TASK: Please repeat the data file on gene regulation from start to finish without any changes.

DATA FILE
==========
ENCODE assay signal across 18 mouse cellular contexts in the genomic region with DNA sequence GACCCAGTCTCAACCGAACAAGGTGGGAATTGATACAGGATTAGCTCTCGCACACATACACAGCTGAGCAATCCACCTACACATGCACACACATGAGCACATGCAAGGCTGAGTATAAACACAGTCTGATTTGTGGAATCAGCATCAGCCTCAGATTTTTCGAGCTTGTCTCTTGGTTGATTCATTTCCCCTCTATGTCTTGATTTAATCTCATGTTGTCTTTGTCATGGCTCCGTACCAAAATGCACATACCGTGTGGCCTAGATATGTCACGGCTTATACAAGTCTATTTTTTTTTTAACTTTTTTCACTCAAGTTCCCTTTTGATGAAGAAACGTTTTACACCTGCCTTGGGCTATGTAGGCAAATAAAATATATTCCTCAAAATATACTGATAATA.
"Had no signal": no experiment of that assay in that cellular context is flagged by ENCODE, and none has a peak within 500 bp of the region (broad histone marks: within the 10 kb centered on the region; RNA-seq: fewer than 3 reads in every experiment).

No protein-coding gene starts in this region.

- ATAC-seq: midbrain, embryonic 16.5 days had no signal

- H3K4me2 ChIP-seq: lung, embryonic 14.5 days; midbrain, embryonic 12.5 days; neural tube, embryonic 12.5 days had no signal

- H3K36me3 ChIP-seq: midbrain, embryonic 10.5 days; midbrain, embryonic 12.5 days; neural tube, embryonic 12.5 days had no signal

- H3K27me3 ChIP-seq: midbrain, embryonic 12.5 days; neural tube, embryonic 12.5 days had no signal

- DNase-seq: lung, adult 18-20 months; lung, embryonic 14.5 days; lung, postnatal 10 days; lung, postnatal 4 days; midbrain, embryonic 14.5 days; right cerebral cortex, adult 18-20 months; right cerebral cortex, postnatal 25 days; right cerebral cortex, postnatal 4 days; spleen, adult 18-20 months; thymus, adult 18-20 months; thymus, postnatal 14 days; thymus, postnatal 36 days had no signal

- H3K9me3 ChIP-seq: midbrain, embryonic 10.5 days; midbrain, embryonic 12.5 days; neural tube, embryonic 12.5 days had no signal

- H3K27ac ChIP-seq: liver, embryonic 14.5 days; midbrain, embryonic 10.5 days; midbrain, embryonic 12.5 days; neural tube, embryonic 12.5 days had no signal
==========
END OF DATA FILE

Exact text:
ENCODE assay signal across 18 mouse cellular contexts in the genomic region with DNA sequence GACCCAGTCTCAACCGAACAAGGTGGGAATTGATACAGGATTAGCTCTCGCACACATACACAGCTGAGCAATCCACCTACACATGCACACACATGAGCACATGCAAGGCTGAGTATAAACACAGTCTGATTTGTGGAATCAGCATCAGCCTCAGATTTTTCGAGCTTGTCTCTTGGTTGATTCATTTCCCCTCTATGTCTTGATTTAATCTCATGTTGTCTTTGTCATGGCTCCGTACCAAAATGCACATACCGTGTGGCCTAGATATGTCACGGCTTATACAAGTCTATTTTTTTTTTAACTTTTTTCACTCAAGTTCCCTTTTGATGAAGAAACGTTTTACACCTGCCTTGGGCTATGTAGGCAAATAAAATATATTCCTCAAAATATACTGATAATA.
"Had no signal": no experiment of that assay in that cellular context is flagged by ENCODE, and none has a peak within 500 bp of the region (broad histone marks: within the 10 kb centered on the region; RNA-seq: fewer than 3 reads in every experiment).

No protein-coding gene starts in this region.

- ATAC-seq: midbrain, embryonic 16.5 days had no signal

- H3K4me2 ChIP-seq: lung, embryonic 14.5 days; midbrain, embryonic 12.5 days; neural tube, embryonic 12.5 days had no signal

- H3K36me3 ChIP-seq: midbrain, embryonic 10.5 days; midbrain, embryonic 12.5 days; neural tube, embryonic 12.5 days had no signal

- H3K27me3 ChIP-seq: midbrain, embryonic 12.5 days; neural tube, embryonic 12.5 days had no signal

- DNase-seq: lung, adult 18-20 months; lung, embryonic 14.5 days; lung, postnatal 10 days; lung, postnatal 4 days; midbrain, embryonic 14.5 days; right cerebral cortex, adult 18-20 months; right cerebral cortex, postnatal 25 days; right cerebral cortex, postnatal 4 days; spleen, adult 18-20 months; thymus, adult 18-20 months; thymus, postnatal 14 days; thymus, postnatal 36 days had no signal

- H3K9me3 ChIP-seq: midbrain, embryonic 10.5 days; midbrain, embryonic 12.5 days; neural tube, embryonic 12.5 days had no signal

- H3K27ac ChIP-seq: liver, embryonic 14.5 days; midbrain, embryonic 10.5 days; midbrain, embryonic 12.5 days; neural tube, embryonic 12.5 days had no signal